The smart  city mission has failed in empowering  the municipal governments to bring  together the institutional framework  for urban development and rather  proposes selective development.  The evictions of the poor continue  unabated in the cities. The street  vendors act which was an instrument  to regularise vending mechanism has  hardly been implemented. The  homelessness in the cities has increased  in the last few years and forceful  eviction and demolitions of over 54  thousand houses has been documented  in the recent past.  Another flagship programme of  the BJP has been the Atal Mission  for Rejuvenation and Urban Transformation  (AMRUT). This programme  was supposed to plug the gap in the  water and sanitation delivery. The  water networks both in slums and  other areas was supposed to get a  facelift under AMRUT. It looks like there  is more of rhetoric and less of real intent  to deliver. Simply because, the central  assistance to address urban poor’s  access to water has been just 19 per cent  so far. There is a high cost that the  poor living in the cities are forced to  pay for water. They do not have regular  connections of water and have to look  at the informal sector for the delivery.

There is huge nexus of private water  suppliers and even city governmentincluding  the officers and the corporators  in the supply of water to such  colonies either directly or through  tankers.  Swach Bharat Mission (SBM) has  consumed bulk of advertisements of  the central government. It was launched  in October 2014 in a mission mode.  The main objective was to eliminate  open defecation by constructing over  one crore toilets in the country and  promoting scientific management of  municipal solid waste (MSW). Keeping  all the high-pitched campaign aside,  till date only 34 per cent of the toilets  have been constructed. The target is to  construct over 1.04 crore toilets. The  plan is completely one sided. Without  being able to dispose the waste from  these toilets the situation will  further worsen. In absence of proper  sewage treatment plants (STPs),  the dumping of sewage in nearby  canals has further worsened the  situation. It is estimated that over 78  per cent of total waste generated is  untreated in the urban India. Even the  parliamentary standing committee on  urban development(2017-18) criticised  the present government for lack of  realistic projections and planning. The  report of the committee also revealed  gross non-utilisation of budgets  allocated to major flagship initiatives  thus puncturing the balloon of speedy  governance in the country.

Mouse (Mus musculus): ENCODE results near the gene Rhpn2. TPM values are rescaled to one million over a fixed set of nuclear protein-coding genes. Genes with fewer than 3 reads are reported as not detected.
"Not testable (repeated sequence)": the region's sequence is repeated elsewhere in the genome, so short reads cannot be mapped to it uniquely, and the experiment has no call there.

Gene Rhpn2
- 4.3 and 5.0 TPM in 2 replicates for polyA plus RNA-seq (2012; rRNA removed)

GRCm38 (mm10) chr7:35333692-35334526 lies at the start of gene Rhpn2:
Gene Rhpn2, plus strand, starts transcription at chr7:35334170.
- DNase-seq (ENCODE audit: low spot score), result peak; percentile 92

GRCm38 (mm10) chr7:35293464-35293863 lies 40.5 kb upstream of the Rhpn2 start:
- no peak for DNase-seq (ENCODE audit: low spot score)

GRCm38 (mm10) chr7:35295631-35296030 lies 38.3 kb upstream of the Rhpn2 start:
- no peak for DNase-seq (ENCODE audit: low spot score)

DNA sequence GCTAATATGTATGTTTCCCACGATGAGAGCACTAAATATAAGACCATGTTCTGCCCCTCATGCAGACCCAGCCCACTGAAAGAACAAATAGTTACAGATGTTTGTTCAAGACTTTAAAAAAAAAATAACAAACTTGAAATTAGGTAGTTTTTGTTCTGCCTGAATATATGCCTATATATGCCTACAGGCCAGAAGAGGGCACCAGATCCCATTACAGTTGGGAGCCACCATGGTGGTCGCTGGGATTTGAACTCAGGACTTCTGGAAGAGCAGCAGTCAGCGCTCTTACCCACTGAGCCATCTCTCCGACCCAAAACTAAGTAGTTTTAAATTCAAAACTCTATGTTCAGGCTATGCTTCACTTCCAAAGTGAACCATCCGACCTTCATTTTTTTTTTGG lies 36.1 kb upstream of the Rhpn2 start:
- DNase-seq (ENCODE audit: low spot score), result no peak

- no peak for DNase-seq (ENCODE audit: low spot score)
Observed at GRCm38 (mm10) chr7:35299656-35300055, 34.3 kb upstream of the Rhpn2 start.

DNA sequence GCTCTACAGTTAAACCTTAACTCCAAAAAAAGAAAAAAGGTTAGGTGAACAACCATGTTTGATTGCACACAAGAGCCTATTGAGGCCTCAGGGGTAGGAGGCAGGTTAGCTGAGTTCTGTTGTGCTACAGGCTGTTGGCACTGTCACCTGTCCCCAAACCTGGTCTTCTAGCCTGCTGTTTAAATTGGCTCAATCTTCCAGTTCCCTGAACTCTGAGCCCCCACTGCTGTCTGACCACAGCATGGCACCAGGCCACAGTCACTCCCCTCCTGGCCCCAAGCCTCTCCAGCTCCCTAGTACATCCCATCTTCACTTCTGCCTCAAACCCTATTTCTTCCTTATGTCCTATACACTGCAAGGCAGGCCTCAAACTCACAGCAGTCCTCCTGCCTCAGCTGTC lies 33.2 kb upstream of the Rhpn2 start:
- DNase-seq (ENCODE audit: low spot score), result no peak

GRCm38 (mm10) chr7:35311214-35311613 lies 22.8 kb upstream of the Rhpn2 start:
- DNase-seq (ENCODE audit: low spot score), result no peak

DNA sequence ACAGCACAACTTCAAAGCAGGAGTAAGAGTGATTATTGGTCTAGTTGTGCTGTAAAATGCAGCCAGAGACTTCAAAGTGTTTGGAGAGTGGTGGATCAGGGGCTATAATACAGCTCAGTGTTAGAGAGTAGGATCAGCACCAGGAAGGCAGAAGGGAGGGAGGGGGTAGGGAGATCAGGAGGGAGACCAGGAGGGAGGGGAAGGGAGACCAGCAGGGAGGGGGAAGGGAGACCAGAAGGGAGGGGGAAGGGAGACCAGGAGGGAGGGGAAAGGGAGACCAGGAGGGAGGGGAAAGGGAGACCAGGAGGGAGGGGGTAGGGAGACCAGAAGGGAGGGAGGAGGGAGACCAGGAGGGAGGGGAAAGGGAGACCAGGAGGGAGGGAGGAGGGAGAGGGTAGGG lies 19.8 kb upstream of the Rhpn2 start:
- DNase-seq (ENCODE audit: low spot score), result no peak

It is a hard fact that nearly 90 per cent  of the work force works in the informal  sector. They are the ones who require  the basic services so imminently. The  National Urban Livelihood Mission  (NULM) was launched with much  fanfare by the BJP government. The  NULM is the transformation of Swaran  Jayanti Shehri Rozgar Yojana (SJSRY)  launched by the UPA. Since its launch  the progress has been slow and well low  than the other government schemes.  The Bloomberg report has stated  that 30 per cent of the youth are neither  employed nor in education or training  in India. It has commented that the  demographic dividend can turn into  socio economic nightmare. Only 4.69  per cent of the Indian workforce is  presently skilled in comparison to 52  per cent in US, 68 per cent in UK, 75 per  cent in Germany, 86 per cent in Japan,  96 per cent in Korea and about 50 per  cent in China. Greater the skill larger  the capacity of the worker to bargain  for a fair share in the jobs. But in India  the situation continues to worsen.

Interestingly the BJP government had  kept a target of 400 million (40 crores)  young people to be skilled in various  fields. The figures became a laughing  stock. It is revealed that not even 12 per  cent of the target has been achieved.  Another important feature is that 69  per cent of the jobs in the country are  under threat from automation. The  artificial intelligence (AI) poses another  challenge for the existing jobs in India.  There is greater informalisation  in the cities since the BJP government  came to power. The urban informal  economy takes place at homes, streets,  roadside and pavements, on-site and  at unplanned and unauthorised  industrial areas and markets.  Most of the workers are not even  under the ambit of workers welfare  boards. In the last four years  with large scale evictions under the  informal sector, workers have become  more miserable thus increasing their  economic vulnerability. Demonetisation  and GST has shattered their economy  with the poor being further pushed to  the fringes.  Hence the last four years of Modi  government have been a near disaster  for the urban populace with their jobs  being hit, services being worsened and  their liveability being compromised.